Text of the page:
UK banks 'hide hacks to avoid bad PR'

Report - British banks are drastically under-reporting cyber attacks

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UK banks are withholding information on cyber attacks to avoid bad publicity, it is reported.

Leading figures within the industry believe recorded figures are far lower than the real number of hacks occurring, and that banks are hiding the fact they are under constant attack from hacker groups, according to Reuters.

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Chief executive of Israeli cybersecurity firm Illusive Networks, Shlomo Touboul, told the publication that one client, a large financial institute, is targeted with more than two billion potential hacks every month.

These attacks, including malicious emails or hacks on a system, are filtered down by security defences to just 200 'events'. A team of employees will then sift through the reports and cut the number down to 200 "real events" each month, according to Touboul.

Britain's financial institutions have reported 75 hacking attacks this year so far, rising from five in 2014/15, according to Financial Conduit Authority (FCA) data .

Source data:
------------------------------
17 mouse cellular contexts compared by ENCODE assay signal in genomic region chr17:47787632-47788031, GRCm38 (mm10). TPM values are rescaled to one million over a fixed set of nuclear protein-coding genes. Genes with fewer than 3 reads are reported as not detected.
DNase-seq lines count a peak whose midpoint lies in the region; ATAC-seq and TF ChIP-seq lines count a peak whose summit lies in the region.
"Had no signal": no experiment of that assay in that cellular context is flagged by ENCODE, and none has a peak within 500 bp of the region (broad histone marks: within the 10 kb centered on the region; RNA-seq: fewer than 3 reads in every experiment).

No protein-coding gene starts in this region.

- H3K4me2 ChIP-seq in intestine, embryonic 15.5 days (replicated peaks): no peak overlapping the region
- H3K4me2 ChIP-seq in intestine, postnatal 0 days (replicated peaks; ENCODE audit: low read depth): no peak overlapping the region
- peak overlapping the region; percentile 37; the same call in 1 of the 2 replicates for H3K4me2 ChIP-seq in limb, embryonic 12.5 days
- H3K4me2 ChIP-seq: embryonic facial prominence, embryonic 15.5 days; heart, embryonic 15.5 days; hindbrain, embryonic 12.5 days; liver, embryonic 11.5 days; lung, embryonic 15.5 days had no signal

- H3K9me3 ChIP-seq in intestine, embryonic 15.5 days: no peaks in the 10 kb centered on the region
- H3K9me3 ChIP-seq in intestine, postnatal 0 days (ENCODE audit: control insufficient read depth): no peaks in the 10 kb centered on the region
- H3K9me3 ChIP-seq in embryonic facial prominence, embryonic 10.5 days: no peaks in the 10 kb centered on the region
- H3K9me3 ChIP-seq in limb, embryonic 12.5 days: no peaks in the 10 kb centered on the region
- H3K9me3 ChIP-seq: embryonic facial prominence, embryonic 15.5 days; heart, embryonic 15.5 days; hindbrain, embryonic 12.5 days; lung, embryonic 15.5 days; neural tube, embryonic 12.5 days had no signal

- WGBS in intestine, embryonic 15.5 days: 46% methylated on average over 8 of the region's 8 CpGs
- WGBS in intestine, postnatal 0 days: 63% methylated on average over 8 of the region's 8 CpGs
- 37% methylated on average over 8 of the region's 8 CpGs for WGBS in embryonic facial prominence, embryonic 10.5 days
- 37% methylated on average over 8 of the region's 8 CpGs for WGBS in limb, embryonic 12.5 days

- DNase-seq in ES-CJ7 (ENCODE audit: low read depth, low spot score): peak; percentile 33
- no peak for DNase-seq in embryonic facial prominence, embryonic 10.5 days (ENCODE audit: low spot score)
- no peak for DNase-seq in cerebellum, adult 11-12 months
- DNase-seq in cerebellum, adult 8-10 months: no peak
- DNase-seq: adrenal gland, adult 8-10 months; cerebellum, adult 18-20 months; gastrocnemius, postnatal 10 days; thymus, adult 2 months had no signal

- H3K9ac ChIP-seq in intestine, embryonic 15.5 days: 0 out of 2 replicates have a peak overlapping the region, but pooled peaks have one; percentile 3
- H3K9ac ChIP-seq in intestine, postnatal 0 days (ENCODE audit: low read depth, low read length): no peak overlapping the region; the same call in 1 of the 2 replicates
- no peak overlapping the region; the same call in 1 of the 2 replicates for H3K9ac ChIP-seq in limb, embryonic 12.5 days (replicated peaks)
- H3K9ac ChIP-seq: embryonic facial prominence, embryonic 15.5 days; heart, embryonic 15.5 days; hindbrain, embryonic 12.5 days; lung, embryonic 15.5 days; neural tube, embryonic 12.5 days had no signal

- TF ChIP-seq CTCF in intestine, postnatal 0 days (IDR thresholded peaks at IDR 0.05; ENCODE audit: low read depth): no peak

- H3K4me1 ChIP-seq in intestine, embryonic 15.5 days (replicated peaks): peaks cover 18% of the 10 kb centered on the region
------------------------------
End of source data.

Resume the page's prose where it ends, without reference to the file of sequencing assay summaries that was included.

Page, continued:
FCA provisions only require UK banks to disclose attacks that could have had a material impact, and essentially disregard the rest.

Excluded reports are not always just email scams, as security firms have reported first hand evidence of banks choosing to hide serious breaches for fear of public backlash.

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"Banks are dramatically under-reporting attacks, they do what's legally required but out of embarrassment or fear of punishment they aren't giving the whole picture," said one anonymous Reuters source.

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A Bangladesh central bank heist in February saw hackers steal $81 million.

Of five million instances of fraud and 2.5 million cyber-related crimes in 2015, only 250,000 were ever reported according to ONS figures.

A report by Marsh and lobby group TheCityUK, published in May, argues that greater information sharing is needed between industries and law enforcement, and encourages the creation of an "industry-wide cyber forum" to support existing bodies.

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